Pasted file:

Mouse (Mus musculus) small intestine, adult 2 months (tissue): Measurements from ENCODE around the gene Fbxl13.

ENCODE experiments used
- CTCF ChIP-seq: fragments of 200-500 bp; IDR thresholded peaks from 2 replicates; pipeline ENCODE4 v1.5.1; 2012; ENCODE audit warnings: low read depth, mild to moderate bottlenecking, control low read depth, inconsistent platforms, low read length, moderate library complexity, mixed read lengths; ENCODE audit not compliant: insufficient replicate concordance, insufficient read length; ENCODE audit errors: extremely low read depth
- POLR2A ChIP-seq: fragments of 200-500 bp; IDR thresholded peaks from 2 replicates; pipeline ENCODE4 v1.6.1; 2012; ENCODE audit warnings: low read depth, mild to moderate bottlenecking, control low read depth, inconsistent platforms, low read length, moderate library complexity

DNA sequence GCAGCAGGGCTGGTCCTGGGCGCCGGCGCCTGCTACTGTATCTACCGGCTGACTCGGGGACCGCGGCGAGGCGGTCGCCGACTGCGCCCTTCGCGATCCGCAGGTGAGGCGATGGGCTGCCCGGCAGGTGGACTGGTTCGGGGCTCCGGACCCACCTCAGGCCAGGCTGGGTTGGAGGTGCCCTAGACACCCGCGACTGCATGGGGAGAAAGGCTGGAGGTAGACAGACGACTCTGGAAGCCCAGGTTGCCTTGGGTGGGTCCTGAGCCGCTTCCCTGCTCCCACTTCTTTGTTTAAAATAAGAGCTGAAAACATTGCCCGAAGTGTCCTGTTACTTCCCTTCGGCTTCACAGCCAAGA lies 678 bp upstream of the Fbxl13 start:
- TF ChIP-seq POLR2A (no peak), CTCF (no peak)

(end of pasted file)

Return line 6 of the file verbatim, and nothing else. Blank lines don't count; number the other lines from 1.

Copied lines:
- TF ChIP-seq POLR2A (no peak), CTCF (no peak)